Ousting the Mullahs
Is the Obama administration quietly moving to shift its Iran policy from engagement to regime change? The president began his term of office promising that if the Islamic Republic took concrete steps to address U.S. concerns-most notably about its nuclear program-Washington would be prepared to reevaluate its stance toward the current regime in Tehran. Some observers even speculated that the administration was considering the so-called "grand bargain" approach: in return for Iran giving up its ambitions to master the nuclear-fuel cycle (and so be in a position to fabricate nuclear weapons) and ending its support for terrorist movements in the Middle East, the United States would give security guarantees to Iran.
But the Islamic Republic has, so far, not been responsive to this approach. And the Obama administration has run into two additional difficulties. The first was the creation of a self-imposed deadline of December 31, 2009, for diplomacy with Iran to bear some tangible fruit-in part to reassure both domestic skeptics and foreign partners such as Israel that Iran could not use the pretense of negotiations to cross the nuclear finish line. The second was the rise of the "Green Movement" in the wake of the disputed presidential elections in Iran, leading some to call into question the legitimacy, durability and staying power of the administration of President Mahmoud Ahmadinejad. Critics of President Obama have argued that there is no reason to negotiate with a regime that might be on the verge of collapse.
The signals coming out of the administration are quite mixed. Officially, the policy line remains what Secretary of State Hillary Clinton calls the dual track approach: using a combination of diplomacy and sanctions to encourage the current government in Tehran to come to the negotiating table with proposals that meet what the United States (and, in theory, the rest of the P-5 countries) is concerned about. But this past week the secretary also began to indicate that this approach might not be pursued indefinitely. "We will not be waited out, and we will not back down."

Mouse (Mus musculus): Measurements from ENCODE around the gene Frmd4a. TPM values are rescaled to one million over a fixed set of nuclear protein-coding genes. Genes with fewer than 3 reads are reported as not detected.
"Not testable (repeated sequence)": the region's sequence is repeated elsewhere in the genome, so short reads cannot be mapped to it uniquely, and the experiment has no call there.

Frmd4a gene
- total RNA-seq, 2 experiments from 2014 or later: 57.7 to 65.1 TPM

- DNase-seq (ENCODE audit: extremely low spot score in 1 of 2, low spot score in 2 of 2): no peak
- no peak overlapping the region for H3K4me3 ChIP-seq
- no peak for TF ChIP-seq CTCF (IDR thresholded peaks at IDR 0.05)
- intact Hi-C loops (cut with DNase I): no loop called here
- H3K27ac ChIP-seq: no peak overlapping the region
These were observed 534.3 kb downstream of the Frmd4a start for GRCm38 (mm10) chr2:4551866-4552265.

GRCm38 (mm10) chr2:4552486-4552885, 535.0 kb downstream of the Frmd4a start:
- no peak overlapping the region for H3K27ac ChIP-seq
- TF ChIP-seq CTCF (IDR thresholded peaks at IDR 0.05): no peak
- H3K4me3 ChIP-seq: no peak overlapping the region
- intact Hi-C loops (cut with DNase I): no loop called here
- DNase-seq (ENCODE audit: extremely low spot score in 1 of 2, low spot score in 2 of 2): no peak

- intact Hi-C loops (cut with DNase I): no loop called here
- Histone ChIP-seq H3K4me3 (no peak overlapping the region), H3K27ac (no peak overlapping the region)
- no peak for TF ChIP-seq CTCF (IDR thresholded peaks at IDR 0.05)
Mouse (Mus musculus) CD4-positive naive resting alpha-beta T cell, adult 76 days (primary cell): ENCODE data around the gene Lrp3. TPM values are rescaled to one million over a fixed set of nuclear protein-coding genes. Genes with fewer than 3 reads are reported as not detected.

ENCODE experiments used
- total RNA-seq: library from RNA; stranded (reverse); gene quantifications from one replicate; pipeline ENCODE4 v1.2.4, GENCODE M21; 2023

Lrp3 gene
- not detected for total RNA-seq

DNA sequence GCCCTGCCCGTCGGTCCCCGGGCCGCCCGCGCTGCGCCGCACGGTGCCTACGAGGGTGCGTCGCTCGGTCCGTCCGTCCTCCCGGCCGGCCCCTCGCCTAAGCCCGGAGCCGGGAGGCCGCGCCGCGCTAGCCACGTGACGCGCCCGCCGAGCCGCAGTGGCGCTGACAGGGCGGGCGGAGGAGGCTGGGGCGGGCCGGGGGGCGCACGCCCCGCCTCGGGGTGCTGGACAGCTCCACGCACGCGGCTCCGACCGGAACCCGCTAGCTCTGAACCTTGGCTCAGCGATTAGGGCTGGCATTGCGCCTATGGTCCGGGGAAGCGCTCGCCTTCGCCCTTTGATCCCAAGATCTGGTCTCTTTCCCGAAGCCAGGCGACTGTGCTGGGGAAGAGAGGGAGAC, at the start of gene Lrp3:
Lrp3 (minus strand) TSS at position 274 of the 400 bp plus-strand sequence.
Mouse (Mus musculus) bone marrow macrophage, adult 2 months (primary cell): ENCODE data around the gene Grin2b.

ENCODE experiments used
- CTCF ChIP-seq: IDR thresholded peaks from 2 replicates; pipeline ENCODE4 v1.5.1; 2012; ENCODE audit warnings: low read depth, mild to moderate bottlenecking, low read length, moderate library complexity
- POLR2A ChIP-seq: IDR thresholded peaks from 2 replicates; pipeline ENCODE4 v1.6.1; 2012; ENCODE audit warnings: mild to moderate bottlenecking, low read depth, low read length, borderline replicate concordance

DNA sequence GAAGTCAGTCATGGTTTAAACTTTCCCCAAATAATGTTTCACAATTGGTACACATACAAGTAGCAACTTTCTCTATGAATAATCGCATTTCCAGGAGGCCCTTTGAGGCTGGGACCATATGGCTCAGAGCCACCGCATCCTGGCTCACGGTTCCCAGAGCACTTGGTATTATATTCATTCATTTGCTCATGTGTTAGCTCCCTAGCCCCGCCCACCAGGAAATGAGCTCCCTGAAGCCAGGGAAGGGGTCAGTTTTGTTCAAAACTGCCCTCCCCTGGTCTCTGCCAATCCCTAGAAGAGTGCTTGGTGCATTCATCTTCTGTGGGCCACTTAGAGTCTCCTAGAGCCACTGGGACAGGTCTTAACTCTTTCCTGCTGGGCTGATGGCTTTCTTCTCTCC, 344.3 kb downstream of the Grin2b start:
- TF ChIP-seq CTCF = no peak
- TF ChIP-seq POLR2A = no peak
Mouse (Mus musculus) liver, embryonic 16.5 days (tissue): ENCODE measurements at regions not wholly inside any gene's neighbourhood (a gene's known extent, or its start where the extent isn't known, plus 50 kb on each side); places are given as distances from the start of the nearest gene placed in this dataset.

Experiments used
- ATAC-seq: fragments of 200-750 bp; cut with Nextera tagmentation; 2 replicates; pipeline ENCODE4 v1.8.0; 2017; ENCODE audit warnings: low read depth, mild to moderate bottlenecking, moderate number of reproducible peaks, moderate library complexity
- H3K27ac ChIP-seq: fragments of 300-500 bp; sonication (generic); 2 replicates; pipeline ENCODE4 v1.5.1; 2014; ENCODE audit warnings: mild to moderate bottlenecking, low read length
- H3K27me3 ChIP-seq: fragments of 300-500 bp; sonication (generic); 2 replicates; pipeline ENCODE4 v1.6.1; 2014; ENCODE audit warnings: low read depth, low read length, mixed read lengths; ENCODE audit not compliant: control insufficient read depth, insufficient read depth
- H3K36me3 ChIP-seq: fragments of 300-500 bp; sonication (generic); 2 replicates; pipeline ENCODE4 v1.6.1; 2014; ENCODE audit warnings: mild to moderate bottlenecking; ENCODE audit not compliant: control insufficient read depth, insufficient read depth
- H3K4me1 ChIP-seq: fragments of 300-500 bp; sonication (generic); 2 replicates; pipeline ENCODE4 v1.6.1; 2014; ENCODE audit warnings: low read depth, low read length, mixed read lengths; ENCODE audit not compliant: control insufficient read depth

Tougher sanctions against Iran are being drawn up. But is the goal to pressure the current government in Iran back to the negotiating table, or to direct pressure against the regime in order to bring about a change? Jay Solomon's recent Wall Street Journal article suggested that a shift in American focus may be coming. While U.S. officials stressed that there is no official change-and the dual-track approach remains American policy-the leaks to Solomon from a series of "senior officials" in the administration indicate that the United States may be moving to what I would characterize as a "dual-use" policy. In other words, tougher measures directed against Iran to pressure the Ahmadinejad government to come to the table. But if these efforts accelerate the possible demise of the Islamic Republic altogether, then fine. As Solomon notes:
The Obama administration is increasingly questioning the long-term stability of Tehran's government and moving to find ways to support Iran's opposition "Green Movement," said senior U.S. officials. . . .
The tone has changed in the conversation," said one scholar who discussed Iran with senior U.S. officials. "There's realization now that this unrest really matters." . . . Do we expect the current government to be overthrown? I wouldn't say that at the current time," said a senior State Department official. "But a crack can certainly grow over time."
But what sort of additional pressures are being considered? So far, the military option appears to have been ruled out-for now. Defense Secretary Robert Gates questioned the efficacy of a strike on the Iranian nuclear sites, arguing to it would only slow Iran's nuclear ambitions by one to three years while driving the program further underground. On the other hand, the Pentagon has gotten plans to get a major new tunnel-busting weapon, the Massive Ordnance Penetrator, back on schedule, with this device scheduled to be deployed on B-2 stealth bombers by next summer. Nor has the possibility of military force ultimately being used at some point in the future been taken off the table by the administration.